sensibility obtuse, our language weak, our self-sacrifice noth-
ing, compared to the wrongs to be redressed, the evils to be
overcome.



WILLIAM LLOYD GARRISON. 325

I.

If unto marble statues thou hadst spoken,

Or icy hearts congealed by polar years,
The strength of thy pure eloquence had broken —

Its generous heat had melted them to tears ;
"Which pearly drops had been a rainbow token,

Bidding the red men sooth their gloomy fears.

II.

If Honor, Justice, Truth, had not forsaken

The place once hallowed as their bright abode.

The faith of Treaties never had been shaken.

Our country would have kept the trust she owed ;

Nor Violence nor Treachery had taken

Away those rights which Nature's God bestowed.

III.

Fruitless thy mighty efforts — vain appealing

To grasping Avarice, that ne'er relents ;
To Party Power, that shamelessly is stealing.

Banditti-like, whatever spoil it scents ;
To base Intrigue, his cloven foot revealing,

That struts in Honesty's habiliments.

It.

Our land, once green as Paradise, is hoary.
E'en in its youth, with tyranny and crime ;

Its soil with blood of Afric's sons is gory.
Whose wrongs Eternity can tell — not Time ;

The red man's woes shall swell the damning story,
To be rehearsed in every age and clime !
28



326 SELECTIONS FROM THE WRITINGS OF



* Jehovah hath triumphed — his people are free ! ' ' Alle-
luia ! for the Lord God omnipotent reigneth ! ' Such is the
choral song of praise thundering heavenward, this day, from
millions of voices in the islands of the sea, and on the shores
of Great Britain, in view of the most wonderful transition,
the most sublime achievement, and the noblest experiment,
recorded in the world's history. Of all lands, (excepting,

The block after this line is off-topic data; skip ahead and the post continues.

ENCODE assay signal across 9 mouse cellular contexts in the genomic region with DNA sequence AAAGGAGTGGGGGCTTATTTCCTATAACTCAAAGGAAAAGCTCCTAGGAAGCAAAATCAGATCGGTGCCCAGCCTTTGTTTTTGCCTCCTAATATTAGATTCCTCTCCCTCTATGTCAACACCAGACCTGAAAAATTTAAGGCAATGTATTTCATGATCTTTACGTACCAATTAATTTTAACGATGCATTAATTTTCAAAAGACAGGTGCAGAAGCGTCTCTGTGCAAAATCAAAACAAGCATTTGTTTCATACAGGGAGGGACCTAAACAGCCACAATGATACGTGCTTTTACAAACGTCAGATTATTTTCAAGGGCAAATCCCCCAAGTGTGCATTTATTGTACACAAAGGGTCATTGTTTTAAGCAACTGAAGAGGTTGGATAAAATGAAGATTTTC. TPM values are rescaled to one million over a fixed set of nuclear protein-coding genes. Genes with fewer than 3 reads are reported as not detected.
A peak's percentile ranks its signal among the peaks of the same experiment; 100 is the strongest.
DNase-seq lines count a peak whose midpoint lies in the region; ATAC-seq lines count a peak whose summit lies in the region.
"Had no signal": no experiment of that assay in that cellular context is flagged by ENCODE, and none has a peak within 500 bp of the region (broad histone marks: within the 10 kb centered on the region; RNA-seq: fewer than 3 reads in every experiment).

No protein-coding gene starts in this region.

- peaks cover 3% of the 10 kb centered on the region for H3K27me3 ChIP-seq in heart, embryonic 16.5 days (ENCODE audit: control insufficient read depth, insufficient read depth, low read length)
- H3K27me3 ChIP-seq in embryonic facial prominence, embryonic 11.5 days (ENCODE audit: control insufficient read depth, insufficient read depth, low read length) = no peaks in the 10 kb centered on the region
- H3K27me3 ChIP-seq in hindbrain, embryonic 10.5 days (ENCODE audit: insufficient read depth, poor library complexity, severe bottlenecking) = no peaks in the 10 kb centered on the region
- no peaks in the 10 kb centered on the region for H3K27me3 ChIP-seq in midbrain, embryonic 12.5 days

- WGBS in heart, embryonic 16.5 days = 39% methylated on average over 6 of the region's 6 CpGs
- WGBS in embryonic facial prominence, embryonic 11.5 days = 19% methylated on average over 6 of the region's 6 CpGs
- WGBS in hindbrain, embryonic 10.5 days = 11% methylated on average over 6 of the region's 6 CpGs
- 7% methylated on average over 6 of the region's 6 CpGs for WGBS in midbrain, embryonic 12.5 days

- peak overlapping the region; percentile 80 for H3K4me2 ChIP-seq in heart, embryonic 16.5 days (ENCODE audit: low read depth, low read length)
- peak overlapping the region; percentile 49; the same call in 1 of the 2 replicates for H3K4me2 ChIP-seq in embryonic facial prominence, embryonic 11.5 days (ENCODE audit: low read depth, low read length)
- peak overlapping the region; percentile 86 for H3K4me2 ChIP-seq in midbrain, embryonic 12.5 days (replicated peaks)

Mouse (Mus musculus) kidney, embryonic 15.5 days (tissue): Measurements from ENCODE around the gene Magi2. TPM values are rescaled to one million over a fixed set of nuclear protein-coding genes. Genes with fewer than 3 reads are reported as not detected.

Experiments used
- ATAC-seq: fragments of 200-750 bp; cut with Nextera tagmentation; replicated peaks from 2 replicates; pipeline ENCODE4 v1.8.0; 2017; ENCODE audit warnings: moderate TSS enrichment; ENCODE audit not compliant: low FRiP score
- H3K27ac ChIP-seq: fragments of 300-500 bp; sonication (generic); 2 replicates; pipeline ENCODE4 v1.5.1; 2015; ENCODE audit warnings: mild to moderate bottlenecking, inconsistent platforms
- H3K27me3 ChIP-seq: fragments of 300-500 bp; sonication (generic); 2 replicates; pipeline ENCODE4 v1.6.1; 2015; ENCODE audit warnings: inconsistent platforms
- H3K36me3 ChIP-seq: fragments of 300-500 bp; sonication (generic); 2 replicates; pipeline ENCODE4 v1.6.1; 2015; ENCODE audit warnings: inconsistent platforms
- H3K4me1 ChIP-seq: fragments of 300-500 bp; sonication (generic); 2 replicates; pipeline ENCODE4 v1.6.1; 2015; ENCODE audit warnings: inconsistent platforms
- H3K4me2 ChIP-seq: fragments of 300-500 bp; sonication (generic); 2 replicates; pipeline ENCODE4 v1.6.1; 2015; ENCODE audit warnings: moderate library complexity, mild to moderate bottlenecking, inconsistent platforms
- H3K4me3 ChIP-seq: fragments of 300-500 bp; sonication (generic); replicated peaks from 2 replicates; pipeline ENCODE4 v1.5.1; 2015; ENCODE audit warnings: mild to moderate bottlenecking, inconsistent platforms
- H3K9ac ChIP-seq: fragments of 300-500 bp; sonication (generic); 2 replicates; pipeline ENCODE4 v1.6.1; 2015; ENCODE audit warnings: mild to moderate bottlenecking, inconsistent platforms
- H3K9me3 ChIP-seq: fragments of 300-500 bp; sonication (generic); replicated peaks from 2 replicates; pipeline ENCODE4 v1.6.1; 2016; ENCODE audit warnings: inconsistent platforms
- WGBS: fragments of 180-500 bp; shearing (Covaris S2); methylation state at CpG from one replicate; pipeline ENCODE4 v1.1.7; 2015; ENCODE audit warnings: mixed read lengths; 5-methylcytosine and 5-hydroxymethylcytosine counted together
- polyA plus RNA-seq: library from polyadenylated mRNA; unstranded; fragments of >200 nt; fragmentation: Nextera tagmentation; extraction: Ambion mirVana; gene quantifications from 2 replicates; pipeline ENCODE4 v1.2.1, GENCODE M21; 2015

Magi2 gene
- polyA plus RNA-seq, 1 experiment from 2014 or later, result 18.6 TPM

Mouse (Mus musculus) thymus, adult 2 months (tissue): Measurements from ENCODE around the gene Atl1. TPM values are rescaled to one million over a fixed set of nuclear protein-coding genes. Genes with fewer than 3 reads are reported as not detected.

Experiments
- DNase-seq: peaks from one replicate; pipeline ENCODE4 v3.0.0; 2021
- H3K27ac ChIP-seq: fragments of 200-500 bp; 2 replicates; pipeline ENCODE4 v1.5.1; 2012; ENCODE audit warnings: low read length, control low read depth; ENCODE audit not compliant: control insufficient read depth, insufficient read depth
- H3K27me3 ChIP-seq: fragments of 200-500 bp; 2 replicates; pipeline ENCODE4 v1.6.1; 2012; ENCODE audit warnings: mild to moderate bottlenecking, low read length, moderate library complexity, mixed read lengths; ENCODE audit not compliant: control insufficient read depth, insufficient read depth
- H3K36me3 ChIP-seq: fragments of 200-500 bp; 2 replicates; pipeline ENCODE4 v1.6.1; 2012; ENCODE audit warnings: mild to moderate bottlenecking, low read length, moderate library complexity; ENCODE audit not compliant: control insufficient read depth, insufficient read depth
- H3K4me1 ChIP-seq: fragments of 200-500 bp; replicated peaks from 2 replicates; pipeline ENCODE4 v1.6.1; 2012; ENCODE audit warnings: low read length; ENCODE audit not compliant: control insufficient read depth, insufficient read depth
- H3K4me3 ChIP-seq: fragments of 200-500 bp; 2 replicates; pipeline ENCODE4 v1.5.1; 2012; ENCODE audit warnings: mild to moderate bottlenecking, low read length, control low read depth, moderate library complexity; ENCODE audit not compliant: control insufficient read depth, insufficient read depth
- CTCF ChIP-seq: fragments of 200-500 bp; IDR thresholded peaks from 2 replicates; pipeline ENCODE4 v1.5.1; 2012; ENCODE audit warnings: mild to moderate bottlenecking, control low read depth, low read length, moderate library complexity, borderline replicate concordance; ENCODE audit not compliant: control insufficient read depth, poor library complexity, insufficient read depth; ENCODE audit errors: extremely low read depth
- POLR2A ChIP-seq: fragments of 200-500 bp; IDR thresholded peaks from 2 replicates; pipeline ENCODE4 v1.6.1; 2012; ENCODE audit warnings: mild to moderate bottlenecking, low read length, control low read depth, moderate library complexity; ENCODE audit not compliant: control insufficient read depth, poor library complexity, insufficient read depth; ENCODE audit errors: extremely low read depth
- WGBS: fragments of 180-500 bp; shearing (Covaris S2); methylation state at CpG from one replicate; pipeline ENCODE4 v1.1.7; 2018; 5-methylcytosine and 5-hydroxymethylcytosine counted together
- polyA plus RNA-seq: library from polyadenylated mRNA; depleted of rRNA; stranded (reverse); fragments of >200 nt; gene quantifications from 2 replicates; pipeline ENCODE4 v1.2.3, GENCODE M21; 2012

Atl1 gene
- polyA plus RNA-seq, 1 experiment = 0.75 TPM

indeed, the emancipated colonies,) our own republic should
be the most joyfully affected, and present the most animat-
ing spectacle, from its eastern extremity to its last great
western barrier — from its chainless lakes to the topmost
height of the Rocky Mountains ; for the trump of jubilee is
sounding across the waters, above the roar of the Atlantic,
giving freedom to half a million of slaves, and elevating
them from among cattle and creeping things to the privi-
leges and rights of an immortal existence ! And so it would,
if it were not a republic of tyrants and slaves — if it were
not basely recreant to all its professions — if it recognized
man as man universally. Of all people, (excepting, again,
the mighty host who only last night lay entombed in the
cold, damp sepulchre of slavery, but at the earliest dawn of
day obtained a glorious resurrection,) the American people
.should be foremost in celebrating the brightest triumph of
humanity since man began to oppress his brother. And so
they would, if they were true worshippers at the shrine of
freedom — if their hands were not red with innocent blood —
if they were not actually preying upon their own species.
Never were their inconsistency, their hypocrisy, their hard-
heartedness, so apparent, as on this very day. In the West
India islands, slavery has been totally and for ever abol-